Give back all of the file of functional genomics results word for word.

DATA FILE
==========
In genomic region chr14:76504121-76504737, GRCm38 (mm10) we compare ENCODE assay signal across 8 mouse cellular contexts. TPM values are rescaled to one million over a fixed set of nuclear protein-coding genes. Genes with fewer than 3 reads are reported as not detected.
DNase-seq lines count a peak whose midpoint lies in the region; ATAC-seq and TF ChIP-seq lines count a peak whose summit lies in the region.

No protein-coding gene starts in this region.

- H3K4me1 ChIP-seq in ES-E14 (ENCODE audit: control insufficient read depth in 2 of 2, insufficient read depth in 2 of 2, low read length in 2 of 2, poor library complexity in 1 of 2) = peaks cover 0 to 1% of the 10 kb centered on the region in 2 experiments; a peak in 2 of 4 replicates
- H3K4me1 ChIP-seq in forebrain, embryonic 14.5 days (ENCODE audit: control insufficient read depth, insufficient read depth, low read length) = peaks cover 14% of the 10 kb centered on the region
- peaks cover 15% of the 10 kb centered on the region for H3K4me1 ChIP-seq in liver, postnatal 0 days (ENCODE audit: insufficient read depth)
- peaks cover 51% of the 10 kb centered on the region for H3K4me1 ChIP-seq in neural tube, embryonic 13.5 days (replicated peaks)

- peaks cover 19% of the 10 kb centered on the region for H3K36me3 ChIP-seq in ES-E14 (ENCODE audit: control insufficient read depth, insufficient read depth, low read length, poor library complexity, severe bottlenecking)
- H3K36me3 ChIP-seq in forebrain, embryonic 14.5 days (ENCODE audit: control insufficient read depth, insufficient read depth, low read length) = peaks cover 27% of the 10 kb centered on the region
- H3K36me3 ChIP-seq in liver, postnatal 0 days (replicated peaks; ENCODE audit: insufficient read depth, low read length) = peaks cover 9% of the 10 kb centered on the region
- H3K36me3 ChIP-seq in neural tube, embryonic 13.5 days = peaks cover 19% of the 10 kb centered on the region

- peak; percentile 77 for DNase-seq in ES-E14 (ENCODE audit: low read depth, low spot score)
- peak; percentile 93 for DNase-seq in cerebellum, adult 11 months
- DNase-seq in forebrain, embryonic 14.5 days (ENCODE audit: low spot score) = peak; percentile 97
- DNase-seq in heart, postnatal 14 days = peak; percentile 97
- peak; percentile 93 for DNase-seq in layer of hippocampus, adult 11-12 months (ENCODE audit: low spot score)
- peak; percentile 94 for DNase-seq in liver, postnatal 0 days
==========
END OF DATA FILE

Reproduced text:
In genomic region chr14:76504121-76504737, GRCm38 (mm10) we compare ENCODE assay signal across 8 mouse cellular contexts. TPM values are rescaled to one million over a fixed set of nuclear protein-coding genes. Genes with fewer than 3 reads are reported as not detected.
DNase-seq lines count a peak whose midpoint lies in the region; ATAC-seq and TF ChIP-seq lines count a peak whose summit lies in the region.

No protein-coding gene starts in this region.

- H3K4me1 ChIP-seq in ES-E14 (ENCODE audit: control insufficient read depth in 2 of 2, insufficient read depth in 2 of 2, low read length in 2 of 2, poor library complexity in 1 of 2) = peaks cover 0 to 1% of the 10 kb centered on the region in 2 experiments; a peak in 2 of 4 replicates
- H3K4me1 ChIP-seq in forebrain, embryonic 14.5 days (ENCODE audit: control insufficient read depth, insufficient read depth, low read length) = peaks cover 14% of the 10 kb centered on the region
- peaks cover 15% of the 10 kb centered on the region for H3K4me1 ChIP-seq in liver, postnatal 0 days (ENCODE audit: insufficient read depth)
- peaks cover 51% of the 10 kb centered on the region for H3K4me1 ChIP-seq in neural tube, embryonic 13.5 days (replicated peaks)

- peaks cover 19% of the 10 kb centered on the region for H3K36me3 ChIP-seq in ES-E14 (ENCODE audit: control insufficient read depth, insufficient read depth, low read length, poor library complexity, severe bottlenecking)
- H3K36me3 ChIP-seq in forebrain, embryonic 14.5 days (ENCODE audit: control insufficient read depth, insufficient read depth, low read length) = peaks cover 27% of the 10 kb centered on the region
- H3K36me3 ChIP-seq in liver, postnatal 0 days (replicated peaks; ENCODE audit: insufficient read depth, low read length) = peaks cover 9% of the 10 kb centered on the region
- H3K36me3 ChIP-seq in neural tube, embryonic 13.5 days = peaks cover 19% of the 10 kb centered on the region

- peak; percentile 77 for DNase-seq in ES-E14 (ENCODE audit: low read depth, low spot score)
- peak; percentile 93 for DNase-seq in cerebellum, adult 11 months
- DNase-seq in forebrain, embryonic 14.5 days (ENCODE audit: low spot score) = peak; percentile 97
- DNase-seq in heart, postnatal 14 days = peak; percentile 97
- peak; percentile 93 for DNase-seq in layer of hippocampus, adult 11-12 months (ENCODE audit: low spot score)
- peak; percentile 94 for DNase-seq in liver, postnatal 0 days